freely wander in and arround the tourist lodges, others are sighted almost everydays, many are heard rather than seen, and some are rarely seen.Besides rhinos, there are some other rare animals such as wild bulls, deers, primates, wild pigs, wild cats, lemurs, wild dogs, squirrels, civests, bats and many beautiful birds.
The Javan one-horned rhino is the most precious of all the animals in Ujung Kulon National Park, because its the rarest large animal on earth. It was found much acrosssouth east Asia. The first accounts of the Javan rhino dated back to China’s T’angdynasty (A.D. 618-906) when Java was noted as a source for rhino horns. In Javaduring the 1700’s rhinos were so numerous and damaging to the agricultural plantations that the government paid a bounty for every rhino killed, bagging fivehundred within two years.The population of this one-horned rhino in Ujung Kulon is now estimated at aroundonly 40 to 60 individuals and they were believed to be the last remaining Javanrhino in the world until a small population, less than 5, was recently discovered inVietnam. However, these are so few in numbers that their viability is unlikely andso Ujung Kulon remains the last home of this magnificent pachyderm.In their appearance, the Javan rhino is closest to the Indian rhino, both having asingle-horn and skin folds or plates but there are distinct differences between their neck plates and skin textures.The Javan rhino also has a long prehensile upper lip which extends below the lower allowing it to grasp foliage. The body shape of the Javan rhino is designed to pushaside the undergrowth and only the male Javan rhino has a prominent horn whilethe female has a lump similar to a halved coconut. Earlier this cenntury Javanrhinos were measures as being over 170 cm at the shoulders, more than 3 metres inlength and 2,200 kg in body weight. But a recent photographic survey indicates thatthe largest rhino in Ujung Kulon may be around 150 cm in height. Rhinos rangeover a maximum distance of 15 to 20 kilometres a day in the densely forestedlowlands of the Ujung Kulon Peninsula and to the east of its isthmus.They are most mobile at nights, like wallowing in mud pools and sometimesventure onto beaches and grazing grounds. Although actual sightings of rhinos arerare, their prints and droppings are often found on the trails, sometimes unnervinglyfresh. Javan rhinos are believed to be capable of running as fast as a person and soadvice to visitors, should they happen to come across one, is to climb the nearesttree and take a photo - in that order.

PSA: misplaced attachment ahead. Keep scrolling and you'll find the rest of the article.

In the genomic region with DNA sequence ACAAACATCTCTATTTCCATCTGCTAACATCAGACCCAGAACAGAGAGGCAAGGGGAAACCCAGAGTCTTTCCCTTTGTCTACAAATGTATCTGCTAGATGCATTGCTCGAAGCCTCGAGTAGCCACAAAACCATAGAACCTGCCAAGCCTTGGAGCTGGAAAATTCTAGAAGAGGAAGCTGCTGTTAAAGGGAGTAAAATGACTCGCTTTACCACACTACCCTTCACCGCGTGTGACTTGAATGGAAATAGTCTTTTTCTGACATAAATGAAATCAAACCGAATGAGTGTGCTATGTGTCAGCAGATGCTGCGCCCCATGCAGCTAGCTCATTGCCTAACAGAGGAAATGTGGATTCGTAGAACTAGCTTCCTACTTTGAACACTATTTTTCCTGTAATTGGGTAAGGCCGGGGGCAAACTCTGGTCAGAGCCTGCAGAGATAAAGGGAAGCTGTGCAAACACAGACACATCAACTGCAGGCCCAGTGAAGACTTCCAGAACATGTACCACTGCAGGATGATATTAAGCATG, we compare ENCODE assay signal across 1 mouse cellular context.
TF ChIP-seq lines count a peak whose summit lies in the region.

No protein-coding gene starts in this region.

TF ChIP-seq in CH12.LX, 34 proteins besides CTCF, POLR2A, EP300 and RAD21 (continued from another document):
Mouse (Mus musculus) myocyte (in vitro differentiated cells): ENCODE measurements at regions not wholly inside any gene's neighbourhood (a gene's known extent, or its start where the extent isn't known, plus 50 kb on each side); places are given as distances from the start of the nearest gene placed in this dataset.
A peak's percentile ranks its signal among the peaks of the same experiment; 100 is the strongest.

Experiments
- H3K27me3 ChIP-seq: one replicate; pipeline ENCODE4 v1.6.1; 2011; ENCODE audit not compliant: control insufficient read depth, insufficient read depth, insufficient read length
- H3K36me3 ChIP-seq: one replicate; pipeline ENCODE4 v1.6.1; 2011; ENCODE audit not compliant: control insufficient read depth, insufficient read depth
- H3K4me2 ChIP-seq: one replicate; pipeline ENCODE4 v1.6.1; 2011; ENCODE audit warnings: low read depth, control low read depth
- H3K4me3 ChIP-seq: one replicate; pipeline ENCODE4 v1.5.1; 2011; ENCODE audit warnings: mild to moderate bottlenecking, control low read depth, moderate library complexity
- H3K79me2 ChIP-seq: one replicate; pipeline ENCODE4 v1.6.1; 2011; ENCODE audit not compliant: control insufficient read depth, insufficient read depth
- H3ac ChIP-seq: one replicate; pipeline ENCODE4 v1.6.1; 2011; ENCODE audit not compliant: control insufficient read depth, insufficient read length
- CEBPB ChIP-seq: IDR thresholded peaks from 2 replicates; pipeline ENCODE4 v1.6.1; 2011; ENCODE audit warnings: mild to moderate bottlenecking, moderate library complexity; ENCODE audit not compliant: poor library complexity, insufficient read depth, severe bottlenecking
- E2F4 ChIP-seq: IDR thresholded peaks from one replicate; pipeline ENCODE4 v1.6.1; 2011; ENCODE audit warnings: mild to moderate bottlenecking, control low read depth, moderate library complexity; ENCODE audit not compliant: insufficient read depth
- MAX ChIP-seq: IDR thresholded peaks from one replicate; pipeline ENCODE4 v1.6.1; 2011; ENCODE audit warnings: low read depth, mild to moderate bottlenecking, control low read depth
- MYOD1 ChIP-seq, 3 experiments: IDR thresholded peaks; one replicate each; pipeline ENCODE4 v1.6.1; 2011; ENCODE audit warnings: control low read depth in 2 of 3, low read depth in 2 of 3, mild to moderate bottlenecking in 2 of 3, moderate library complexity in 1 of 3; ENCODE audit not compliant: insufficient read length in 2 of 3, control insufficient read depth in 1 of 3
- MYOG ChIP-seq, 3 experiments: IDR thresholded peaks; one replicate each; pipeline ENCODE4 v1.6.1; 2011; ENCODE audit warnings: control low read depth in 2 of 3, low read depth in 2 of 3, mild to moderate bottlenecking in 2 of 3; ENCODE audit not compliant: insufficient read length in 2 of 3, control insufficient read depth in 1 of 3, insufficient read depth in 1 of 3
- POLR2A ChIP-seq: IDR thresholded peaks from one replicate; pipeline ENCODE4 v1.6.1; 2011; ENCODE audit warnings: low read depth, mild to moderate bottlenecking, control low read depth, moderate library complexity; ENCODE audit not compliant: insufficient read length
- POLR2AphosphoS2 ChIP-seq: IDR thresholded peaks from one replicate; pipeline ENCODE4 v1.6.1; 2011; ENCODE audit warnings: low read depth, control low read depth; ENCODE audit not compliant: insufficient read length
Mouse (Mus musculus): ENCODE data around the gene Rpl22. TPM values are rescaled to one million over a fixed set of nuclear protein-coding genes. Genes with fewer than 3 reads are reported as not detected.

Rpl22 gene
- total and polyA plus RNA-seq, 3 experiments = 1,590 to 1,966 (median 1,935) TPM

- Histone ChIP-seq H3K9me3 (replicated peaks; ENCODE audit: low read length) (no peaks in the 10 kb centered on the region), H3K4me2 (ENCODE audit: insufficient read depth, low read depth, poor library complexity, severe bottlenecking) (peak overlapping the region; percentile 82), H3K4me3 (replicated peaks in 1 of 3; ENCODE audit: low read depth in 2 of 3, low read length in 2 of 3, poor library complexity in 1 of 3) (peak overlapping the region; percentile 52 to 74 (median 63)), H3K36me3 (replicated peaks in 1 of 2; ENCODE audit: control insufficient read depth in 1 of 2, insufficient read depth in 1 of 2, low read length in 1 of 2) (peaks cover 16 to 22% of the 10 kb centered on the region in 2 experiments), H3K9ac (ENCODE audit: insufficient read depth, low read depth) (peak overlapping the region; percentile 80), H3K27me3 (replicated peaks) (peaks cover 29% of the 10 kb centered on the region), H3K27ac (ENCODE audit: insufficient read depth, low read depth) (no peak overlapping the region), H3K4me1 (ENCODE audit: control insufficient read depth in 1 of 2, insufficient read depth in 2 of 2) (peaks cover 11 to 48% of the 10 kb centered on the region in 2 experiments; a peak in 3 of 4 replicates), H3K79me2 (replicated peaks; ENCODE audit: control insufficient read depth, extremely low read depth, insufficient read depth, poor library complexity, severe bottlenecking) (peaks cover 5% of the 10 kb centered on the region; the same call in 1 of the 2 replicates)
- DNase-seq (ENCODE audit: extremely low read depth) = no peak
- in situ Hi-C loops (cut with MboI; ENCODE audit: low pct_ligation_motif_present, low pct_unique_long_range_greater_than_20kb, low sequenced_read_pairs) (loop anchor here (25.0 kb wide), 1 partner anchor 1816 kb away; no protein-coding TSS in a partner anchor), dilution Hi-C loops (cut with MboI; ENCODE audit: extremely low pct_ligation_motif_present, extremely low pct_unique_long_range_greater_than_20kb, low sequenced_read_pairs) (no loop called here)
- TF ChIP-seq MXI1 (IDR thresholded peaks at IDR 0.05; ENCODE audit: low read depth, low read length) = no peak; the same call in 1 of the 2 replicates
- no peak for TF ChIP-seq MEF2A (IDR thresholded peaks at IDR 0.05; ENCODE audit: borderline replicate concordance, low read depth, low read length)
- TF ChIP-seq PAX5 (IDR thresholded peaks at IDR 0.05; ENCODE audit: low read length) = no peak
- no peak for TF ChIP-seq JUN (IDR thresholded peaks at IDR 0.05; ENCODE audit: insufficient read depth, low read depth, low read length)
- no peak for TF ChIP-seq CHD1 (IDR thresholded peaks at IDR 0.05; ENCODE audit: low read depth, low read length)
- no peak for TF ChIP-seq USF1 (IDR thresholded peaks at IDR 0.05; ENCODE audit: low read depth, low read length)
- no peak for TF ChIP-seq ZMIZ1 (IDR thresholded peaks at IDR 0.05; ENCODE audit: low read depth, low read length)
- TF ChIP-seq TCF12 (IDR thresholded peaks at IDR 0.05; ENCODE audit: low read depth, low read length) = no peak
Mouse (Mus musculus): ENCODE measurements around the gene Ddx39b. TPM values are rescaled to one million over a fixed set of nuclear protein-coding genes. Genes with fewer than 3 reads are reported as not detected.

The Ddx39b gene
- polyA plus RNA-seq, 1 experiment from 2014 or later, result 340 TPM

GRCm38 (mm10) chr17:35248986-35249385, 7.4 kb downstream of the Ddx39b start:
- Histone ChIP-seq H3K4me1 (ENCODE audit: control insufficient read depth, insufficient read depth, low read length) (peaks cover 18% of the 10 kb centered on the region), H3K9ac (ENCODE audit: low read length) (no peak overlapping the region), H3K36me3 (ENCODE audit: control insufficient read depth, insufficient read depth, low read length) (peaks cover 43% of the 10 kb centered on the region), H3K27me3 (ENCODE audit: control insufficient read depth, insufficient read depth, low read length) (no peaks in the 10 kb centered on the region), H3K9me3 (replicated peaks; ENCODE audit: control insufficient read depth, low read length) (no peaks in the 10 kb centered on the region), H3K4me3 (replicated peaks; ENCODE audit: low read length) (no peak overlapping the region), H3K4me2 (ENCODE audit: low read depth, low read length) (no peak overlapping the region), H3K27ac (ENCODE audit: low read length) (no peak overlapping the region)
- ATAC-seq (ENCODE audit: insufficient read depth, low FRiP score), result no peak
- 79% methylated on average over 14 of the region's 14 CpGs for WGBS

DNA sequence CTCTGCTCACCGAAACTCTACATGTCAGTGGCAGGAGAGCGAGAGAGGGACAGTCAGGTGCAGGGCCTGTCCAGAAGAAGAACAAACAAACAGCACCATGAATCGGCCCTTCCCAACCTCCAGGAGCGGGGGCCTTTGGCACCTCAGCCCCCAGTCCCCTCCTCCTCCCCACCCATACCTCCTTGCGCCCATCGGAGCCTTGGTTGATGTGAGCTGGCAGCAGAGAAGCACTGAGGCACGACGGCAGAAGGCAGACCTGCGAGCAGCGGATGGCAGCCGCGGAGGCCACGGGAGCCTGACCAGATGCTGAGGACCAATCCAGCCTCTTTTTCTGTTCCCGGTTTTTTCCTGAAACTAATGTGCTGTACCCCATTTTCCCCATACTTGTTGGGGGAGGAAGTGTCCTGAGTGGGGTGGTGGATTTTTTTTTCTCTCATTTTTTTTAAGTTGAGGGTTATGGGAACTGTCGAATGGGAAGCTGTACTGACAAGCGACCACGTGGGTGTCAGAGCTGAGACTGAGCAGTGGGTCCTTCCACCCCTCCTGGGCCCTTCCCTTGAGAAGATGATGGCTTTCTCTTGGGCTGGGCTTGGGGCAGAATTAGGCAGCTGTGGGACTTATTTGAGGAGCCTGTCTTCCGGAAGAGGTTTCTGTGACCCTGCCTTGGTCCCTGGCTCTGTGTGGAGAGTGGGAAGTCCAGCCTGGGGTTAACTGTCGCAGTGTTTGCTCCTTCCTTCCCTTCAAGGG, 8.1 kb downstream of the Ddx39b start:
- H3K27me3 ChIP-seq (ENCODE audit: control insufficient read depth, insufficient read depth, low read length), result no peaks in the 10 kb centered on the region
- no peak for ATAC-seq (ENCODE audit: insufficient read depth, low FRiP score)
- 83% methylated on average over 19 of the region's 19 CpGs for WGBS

Source: Ministry of Forestry of The Republic Of Indonesia.
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